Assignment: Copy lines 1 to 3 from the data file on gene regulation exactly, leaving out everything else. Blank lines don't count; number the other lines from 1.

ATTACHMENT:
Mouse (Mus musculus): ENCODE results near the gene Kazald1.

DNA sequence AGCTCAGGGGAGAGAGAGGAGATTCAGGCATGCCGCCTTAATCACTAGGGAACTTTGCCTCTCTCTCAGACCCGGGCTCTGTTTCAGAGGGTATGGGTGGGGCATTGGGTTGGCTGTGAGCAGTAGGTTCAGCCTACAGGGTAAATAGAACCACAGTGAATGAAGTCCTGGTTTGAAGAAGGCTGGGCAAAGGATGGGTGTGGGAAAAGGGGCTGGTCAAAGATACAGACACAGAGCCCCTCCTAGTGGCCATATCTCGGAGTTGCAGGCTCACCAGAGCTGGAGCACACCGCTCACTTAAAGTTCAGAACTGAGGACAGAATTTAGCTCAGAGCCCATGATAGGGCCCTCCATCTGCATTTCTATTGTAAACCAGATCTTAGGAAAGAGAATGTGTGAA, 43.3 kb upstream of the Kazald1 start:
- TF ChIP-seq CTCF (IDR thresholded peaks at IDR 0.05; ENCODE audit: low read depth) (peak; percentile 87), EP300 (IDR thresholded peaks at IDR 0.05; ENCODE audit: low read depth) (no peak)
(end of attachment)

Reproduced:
Mouse (Mus musculus): ENCODE results near the gene Kazald1.

DNA sequence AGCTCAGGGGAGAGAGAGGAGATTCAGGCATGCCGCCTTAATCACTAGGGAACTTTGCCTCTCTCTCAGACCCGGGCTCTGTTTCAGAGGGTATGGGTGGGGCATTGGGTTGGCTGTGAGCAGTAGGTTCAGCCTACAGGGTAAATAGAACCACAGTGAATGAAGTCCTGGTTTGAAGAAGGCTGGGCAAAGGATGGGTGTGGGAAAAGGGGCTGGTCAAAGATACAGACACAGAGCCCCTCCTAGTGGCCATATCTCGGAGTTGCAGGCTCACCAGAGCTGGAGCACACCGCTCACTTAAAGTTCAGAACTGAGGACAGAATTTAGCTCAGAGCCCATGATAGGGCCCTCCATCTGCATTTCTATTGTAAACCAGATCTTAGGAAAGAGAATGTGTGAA, 43.3 kb upstream of the Kazald1 start:
- TF ChIP-seq CTCF (IDR thresholded peaks at IDR 0.05; ENCODE audit: low read depth) (peak; percentile 87), EP300 (IDR thresholded peaks at IDR 0.05; ENCODE audit: low read depth) (no peak)